To develop your own Earthcache and share it’s educational value with others, follow the simple Earthcache guidelines and submit the GSA Earthcache Submittal Form for review and approval. Once your site had met the guidelines and is approved by GSA, you can view comments by people who have visited your Earthcache and benefited from it.

Curioiusly, EarthCaches are NOT listed on's Cache Type page...though if you do a keyword search you can pull up a listing.

Special criteria are used to evaluate EarthCache submissions:
Because of the nature of Earthcaches, they go through a special approval process in where the language and appropriateness of the cache are tested by the Earthcache team. The Team uses a set of guidelines as well as their own earth science experience to ensure that the quality of Earthcaches is maintained. The Earthcache team is also expanding to make sure that caches in languages other than English are not excluded from the project.'s cache listing page shows fewer caches...but has more detail as to the creation and approval of qualifying caches. After parusing the list, it appears that some of these would be quite challenging...and fun!

Source:, Today's Cacher Article
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Sunday, March 13, 2005

Weekend GeoCaching Blowout!!!

Image hosted by Photobucket.comWhat a wunnerful weekend for GeoCaching in the Great White North.

First up, was the afore-pictured GeoCaching get-together. Officially called the Hot Dog Cache (see below) - it was a great gathering of GeoCachers from the Alberta capital region - though some Calgary folk (pictured) managed to make the 300+km trek north to enjoy the festivities (and we enjoyed their company too!).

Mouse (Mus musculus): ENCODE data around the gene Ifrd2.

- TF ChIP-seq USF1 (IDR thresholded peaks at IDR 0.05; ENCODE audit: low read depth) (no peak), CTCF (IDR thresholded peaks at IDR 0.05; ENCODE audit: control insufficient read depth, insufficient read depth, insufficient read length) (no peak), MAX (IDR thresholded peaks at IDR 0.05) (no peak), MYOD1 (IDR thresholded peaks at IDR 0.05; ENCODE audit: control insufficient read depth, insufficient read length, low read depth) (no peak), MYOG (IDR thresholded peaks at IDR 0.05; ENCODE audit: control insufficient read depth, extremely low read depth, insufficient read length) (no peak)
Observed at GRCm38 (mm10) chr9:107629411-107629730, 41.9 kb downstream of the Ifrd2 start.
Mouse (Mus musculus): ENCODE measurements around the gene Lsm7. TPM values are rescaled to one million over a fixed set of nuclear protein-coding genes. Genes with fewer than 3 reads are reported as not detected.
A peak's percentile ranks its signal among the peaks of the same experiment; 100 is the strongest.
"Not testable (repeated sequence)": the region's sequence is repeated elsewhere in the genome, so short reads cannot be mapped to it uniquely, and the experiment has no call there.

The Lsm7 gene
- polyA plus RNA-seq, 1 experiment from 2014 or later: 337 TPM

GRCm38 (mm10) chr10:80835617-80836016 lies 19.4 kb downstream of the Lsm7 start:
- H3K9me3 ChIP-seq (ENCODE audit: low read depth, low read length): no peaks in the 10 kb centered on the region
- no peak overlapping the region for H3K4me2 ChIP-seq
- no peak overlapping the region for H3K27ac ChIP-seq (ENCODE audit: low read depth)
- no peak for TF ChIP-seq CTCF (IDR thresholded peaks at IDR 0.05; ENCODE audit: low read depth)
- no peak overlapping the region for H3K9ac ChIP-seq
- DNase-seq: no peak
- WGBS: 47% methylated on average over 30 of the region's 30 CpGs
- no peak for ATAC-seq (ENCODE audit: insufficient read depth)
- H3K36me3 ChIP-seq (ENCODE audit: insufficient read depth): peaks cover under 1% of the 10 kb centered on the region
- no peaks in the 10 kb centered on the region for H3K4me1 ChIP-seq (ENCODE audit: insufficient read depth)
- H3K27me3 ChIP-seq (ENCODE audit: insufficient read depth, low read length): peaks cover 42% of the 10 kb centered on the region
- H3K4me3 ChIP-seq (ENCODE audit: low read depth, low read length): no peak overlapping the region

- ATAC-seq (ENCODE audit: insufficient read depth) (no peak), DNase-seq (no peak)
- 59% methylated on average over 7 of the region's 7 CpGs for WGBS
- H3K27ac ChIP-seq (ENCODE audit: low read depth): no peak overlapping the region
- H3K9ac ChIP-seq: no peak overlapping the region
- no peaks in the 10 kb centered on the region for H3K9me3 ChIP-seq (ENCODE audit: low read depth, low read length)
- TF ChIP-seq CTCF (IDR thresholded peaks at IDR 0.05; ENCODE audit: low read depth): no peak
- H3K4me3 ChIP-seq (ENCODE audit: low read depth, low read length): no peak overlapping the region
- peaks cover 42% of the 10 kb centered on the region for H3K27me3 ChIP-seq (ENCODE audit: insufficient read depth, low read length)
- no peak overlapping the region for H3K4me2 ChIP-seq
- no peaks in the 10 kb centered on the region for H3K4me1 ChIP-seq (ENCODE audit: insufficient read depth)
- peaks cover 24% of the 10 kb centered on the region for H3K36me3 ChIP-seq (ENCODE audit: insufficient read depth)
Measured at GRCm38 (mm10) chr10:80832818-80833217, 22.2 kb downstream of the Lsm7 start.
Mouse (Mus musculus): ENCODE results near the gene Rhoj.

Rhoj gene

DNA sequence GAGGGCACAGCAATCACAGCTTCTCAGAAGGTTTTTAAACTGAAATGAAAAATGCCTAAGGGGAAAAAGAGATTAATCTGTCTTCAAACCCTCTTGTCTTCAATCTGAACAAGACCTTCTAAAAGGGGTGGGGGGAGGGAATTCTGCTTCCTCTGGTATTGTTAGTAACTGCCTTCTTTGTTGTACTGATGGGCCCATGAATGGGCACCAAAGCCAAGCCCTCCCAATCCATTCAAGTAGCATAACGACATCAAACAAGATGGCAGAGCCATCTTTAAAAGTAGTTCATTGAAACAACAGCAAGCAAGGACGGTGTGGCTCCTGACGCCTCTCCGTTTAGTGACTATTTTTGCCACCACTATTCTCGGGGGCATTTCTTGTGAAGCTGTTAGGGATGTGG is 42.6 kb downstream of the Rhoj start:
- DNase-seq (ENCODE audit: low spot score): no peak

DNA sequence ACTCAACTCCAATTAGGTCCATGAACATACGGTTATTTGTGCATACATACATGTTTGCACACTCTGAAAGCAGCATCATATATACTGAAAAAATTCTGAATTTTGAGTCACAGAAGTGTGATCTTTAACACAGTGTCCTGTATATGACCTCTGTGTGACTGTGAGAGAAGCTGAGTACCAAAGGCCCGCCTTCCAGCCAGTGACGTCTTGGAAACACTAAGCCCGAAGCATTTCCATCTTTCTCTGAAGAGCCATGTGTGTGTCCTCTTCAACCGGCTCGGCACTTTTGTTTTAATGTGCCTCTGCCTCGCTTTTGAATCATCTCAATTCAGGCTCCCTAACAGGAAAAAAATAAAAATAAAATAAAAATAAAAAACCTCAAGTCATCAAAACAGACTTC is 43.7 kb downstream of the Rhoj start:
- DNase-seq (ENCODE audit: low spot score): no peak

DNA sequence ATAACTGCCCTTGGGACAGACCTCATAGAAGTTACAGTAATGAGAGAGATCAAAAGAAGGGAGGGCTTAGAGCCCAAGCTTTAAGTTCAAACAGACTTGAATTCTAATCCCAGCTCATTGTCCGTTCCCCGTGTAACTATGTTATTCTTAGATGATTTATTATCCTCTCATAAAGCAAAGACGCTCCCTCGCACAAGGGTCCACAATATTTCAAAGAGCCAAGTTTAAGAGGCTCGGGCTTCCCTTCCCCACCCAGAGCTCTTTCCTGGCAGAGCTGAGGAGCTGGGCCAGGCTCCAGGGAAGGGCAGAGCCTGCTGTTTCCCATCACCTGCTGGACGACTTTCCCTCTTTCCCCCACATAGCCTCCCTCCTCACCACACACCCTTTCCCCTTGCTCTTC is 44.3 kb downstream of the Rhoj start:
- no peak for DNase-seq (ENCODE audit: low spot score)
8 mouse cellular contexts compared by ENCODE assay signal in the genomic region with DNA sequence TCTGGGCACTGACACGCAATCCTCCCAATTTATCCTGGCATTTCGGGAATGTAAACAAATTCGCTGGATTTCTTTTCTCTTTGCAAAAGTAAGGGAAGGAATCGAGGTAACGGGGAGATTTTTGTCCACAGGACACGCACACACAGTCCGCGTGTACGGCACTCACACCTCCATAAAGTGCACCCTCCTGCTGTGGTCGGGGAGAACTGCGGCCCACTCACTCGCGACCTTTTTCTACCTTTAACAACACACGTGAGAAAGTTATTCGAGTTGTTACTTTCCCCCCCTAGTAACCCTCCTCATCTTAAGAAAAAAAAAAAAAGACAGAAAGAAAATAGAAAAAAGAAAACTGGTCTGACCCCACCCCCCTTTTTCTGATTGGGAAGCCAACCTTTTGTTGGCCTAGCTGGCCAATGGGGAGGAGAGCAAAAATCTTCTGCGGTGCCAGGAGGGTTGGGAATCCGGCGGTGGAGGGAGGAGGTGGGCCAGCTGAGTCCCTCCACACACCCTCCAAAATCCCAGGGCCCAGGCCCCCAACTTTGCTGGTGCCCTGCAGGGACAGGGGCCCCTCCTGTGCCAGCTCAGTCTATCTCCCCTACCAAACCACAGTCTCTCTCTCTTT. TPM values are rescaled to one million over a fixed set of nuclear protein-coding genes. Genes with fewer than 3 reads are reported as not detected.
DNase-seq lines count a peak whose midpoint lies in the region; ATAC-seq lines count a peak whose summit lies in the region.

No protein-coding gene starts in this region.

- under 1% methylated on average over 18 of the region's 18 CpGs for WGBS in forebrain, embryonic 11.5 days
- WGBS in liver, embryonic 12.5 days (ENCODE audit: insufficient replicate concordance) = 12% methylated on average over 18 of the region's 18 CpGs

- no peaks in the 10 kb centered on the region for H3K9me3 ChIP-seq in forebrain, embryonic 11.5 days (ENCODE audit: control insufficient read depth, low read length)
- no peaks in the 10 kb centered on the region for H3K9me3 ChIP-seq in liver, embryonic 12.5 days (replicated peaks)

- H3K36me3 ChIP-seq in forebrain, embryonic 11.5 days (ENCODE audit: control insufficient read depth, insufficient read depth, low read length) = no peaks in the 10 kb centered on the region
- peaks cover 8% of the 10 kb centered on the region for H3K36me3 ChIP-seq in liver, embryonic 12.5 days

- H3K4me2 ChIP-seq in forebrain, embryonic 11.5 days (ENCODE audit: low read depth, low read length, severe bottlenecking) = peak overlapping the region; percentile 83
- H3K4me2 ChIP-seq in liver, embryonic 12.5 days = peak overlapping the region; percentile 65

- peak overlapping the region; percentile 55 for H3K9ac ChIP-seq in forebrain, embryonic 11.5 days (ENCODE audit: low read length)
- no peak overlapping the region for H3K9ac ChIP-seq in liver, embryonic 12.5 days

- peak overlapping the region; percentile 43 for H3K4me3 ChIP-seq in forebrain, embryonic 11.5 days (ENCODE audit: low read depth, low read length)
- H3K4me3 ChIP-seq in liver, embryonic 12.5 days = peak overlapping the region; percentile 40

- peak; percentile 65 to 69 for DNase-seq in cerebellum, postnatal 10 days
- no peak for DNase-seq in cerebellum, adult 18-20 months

For this special event, a new birthday-themed cache was placed ~350 metres from ground zero -- and our CowTown guests garnered the FTF! Well done!

Door Prizes, Coffee, Tea, Hot Chocolate (nice!), Hot Dogs (double-fine!) and Hot Comaradarie were the order of the day - especially when the day was a very blustery +3C.

I know we (Brat&Testy) enjoyed the company, as well as meeting some new (to us) Edmonton area GeoCachers...and it appears that the 20+ attendees had a good time as well. It sure inspired us to go do more caching...we bagged three more today ;-)

As for the Hot Dog Cache...check out the photos below!

Source: Hot Dog Cache, Happy Birthday ..., Photos on Flickr

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Sunday, March 06, 2005

Snoring babies and Altoids?